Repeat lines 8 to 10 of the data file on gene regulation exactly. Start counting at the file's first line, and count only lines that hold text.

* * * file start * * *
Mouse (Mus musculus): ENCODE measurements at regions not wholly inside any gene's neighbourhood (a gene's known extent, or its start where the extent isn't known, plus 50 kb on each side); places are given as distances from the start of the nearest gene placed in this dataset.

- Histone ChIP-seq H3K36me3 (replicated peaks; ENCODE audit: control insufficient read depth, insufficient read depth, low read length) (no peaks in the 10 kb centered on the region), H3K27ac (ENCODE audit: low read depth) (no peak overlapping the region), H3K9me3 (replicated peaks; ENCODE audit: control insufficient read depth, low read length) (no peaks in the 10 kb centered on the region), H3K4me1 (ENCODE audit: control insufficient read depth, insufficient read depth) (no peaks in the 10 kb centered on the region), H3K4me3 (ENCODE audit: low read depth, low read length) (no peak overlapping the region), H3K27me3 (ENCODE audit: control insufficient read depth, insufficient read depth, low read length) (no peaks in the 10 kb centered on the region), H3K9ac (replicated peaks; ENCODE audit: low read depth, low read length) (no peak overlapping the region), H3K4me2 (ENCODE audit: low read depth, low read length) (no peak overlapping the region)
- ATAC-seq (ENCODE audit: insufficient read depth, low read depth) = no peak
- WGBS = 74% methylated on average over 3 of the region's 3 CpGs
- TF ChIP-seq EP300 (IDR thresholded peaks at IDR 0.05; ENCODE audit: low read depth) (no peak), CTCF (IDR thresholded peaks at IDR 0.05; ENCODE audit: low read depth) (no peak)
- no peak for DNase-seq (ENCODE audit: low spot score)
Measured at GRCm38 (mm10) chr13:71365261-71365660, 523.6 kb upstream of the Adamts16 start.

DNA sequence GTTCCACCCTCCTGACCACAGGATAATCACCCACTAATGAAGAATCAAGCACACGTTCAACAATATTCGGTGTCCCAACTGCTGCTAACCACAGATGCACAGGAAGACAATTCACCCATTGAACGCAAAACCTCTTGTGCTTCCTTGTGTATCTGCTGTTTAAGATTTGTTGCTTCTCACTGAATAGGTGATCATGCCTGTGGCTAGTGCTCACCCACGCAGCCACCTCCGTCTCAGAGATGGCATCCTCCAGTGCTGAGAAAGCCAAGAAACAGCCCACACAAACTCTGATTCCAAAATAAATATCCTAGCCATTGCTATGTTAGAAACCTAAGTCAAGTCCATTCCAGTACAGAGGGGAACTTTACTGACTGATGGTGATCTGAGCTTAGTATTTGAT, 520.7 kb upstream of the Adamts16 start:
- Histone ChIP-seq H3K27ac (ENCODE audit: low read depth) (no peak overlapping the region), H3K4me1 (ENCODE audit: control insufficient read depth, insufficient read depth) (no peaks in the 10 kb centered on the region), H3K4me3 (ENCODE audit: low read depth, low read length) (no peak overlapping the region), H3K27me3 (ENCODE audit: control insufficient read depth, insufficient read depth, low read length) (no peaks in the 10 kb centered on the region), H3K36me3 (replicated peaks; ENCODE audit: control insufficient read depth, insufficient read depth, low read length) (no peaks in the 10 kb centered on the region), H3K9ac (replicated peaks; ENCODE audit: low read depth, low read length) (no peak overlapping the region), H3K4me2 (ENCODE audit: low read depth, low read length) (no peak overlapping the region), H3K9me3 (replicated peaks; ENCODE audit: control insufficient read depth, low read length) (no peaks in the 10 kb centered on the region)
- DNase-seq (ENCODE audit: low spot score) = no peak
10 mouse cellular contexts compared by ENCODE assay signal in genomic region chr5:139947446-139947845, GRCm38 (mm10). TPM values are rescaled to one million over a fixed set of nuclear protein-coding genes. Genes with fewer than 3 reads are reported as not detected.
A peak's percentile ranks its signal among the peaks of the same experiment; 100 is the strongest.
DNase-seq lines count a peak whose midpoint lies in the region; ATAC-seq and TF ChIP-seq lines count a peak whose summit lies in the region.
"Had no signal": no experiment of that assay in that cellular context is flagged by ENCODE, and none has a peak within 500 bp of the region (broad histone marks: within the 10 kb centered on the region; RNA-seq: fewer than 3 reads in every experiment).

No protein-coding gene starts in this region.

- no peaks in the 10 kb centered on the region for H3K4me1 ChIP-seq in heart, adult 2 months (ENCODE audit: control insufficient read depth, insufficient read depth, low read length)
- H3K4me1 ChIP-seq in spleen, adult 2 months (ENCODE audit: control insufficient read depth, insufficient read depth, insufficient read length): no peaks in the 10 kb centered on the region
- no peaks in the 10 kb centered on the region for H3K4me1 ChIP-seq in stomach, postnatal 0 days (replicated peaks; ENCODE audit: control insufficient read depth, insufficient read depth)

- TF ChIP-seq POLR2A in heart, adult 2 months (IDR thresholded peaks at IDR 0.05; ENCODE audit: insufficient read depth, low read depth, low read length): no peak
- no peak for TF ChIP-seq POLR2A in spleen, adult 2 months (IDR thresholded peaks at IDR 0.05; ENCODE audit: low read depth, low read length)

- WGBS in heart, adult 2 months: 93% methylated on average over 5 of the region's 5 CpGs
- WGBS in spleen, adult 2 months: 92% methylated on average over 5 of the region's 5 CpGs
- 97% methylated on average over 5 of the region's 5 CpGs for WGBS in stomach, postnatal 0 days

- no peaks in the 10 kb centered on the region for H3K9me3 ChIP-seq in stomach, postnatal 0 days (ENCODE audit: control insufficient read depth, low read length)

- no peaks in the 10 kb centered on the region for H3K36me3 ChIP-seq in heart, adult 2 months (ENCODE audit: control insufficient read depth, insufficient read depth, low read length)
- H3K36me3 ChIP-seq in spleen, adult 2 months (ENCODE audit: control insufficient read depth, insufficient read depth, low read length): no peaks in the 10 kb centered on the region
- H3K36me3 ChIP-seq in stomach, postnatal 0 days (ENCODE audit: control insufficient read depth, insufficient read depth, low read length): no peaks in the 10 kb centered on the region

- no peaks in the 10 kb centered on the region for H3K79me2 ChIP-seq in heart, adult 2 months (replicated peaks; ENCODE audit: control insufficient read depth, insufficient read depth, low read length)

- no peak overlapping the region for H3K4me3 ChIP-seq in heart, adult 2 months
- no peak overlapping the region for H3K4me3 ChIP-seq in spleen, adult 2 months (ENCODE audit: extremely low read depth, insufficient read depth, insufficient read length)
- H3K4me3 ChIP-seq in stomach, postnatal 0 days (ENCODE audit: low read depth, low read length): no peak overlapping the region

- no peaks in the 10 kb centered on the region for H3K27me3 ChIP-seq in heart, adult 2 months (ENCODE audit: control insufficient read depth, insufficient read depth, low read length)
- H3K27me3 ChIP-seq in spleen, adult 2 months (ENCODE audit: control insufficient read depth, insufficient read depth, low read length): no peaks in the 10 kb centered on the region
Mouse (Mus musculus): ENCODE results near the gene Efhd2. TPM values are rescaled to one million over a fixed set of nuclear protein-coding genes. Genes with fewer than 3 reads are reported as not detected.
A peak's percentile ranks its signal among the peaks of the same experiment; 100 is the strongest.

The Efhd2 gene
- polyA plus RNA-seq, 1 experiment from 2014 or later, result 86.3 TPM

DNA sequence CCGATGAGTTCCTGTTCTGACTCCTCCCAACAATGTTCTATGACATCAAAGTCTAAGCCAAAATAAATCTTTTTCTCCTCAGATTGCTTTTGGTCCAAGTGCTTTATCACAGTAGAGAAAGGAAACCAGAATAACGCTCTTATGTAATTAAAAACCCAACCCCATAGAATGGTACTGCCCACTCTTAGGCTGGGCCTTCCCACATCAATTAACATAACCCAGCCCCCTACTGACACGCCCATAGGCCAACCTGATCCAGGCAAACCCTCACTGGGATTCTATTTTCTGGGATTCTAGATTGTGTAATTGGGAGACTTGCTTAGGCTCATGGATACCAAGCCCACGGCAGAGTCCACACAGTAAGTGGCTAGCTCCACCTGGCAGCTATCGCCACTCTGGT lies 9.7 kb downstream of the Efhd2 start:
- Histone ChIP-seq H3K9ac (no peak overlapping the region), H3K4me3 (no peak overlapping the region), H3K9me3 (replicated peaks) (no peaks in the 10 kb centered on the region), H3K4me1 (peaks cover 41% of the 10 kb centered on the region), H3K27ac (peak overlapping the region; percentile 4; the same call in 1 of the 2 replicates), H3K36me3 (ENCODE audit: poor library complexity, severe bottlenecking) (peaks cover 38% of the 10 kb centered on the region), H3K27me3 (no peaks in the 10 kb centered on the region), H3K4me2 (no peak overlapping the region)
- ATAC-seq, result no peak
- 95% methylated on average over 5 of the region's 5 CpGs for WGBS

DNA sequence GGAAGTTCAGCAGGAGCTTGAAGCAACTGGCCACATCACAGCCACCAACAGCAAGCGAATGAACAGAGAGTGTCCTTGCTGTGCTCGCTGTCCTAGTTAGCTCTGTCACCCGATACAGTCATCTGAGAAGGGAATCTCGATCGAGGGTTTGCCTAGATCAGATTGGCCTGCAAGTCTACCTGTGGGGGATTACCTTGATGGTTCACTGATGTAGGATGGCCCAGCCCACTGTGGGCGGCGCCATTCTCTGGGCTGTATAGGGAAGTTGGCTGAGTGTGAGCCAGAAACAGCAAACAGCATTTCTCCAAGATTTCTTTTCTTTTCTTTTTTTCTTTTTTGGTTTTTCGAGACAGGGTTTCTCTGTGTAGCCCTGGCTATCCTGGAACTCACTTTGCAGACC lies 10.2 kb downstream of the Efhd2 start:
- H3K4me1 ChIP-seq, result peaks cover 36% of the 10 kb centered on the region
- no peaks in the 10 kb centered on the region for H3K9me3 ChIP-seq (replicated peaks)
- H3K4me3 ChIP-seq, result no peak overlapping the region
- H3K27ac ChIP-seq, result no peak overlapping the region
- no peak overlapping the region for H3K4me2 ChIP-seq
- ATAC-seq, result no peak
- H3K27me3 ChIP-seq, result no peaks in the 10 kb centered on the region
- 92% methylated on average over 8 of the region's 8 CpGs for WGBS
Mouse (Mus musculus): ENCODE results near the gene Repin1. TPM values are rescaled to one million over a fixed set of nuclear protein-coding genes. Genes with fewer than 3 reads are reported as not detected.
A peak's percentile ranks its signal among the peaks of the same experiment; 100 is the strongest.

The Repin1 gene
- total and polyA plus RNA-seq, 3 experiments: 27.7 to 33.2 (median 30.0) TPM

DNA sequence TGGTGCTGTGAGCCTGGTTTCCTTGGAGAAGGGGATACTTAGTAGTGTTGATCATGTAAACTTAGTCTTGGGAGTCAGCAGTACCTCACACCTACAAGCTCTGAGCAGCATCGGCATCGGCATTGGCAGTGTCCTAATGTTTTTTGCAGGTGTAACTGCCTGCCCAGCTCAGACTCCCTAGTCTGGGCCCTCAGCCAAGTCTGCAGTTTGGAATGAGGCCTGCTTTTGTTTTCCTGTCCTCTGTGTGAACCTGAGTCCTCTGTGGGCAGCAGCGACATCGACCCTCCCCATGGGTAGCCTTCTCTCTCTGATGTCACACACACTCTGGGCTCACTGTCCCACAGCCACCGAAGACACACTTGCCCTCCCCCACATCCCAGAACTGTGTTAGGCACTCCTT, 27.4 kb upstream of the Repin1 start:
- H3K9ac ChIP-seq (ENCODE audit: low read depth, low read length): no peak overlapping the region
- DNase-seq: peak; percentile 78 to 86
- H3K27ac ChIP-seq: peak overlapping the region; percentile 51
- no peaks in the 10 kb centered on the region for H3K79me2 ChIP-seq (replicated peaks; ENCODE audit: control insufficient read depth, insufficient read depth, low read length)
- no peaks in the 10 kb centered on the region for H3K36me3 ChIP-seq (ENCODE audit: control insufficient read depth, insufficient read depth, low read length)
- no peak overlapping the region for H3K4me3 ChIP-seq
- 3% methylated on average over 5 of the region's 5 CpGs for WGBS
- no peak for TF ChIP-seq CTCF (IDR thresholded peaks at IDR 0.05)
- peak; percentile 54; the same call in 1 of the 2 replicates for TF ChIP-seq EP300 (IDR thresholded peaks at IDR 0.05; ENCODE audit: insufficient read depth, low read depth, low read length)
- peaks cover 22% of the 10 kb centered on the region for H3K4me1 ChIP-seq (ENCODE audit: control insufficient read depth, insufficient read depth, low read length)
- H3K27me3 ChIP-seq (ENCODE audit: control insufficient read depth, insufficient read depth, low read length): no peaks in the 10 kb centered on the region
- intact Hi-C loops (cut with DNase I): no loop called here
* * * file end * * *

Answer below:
DNA sequence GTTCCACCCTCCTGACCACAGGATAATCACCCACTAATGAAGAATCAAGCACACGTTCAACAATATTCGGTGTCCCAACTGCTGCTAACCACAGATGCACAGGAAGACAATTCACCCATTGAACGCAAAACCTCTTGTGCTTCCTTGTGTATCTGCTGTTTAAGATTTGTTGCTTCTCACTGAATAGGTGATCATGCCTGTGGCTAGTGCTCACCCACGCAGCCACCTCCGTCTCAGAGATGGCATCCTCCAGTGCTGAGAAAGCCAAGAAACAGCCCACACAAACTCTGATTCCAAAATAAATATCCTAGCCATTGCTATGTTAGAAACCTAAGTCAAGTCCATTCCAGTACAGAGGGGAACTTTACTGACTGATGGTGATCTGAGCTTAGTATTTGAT, 520.7 kb upstream of the Adamts16 start:
- Histone ChIP-seq H3K27ac (ENCODE audit: low read depth) (no peak overlapping the region), H3K4me1 (ENCODE audit: control insufficient read depth, insufficient read depth) (no peaks in the 10 kb centered on the region), H3K4me3 (ENCODE audit: low read depth, low read length) (no peak overlapping the region), H3K27me3 (ENCODE audit: control insufficient read depth, insufficient read depth, low read length) (no peaks in the 10 kb centered on the region), H3K36me3 (replicated peaks; ENCODE audit: control insufficient read depth, insufficient read depth, low read length) (no peaks in the 10 kb centered on the region), H3K9ac (replicated peaks; ENCODE audit: low read depth, low read length) (no peak overlapping the region), H3K4me2 (ENCODE audit: low read depth, low read length) (no peak overlapping the region), H3K9me3 (replicated peaks; ENCODE audit: control insufficient read depth, low read length) (no peaks in the 10 kb centered on the region)
- DNase-seq (ENCODE audit: low spot score) = no peak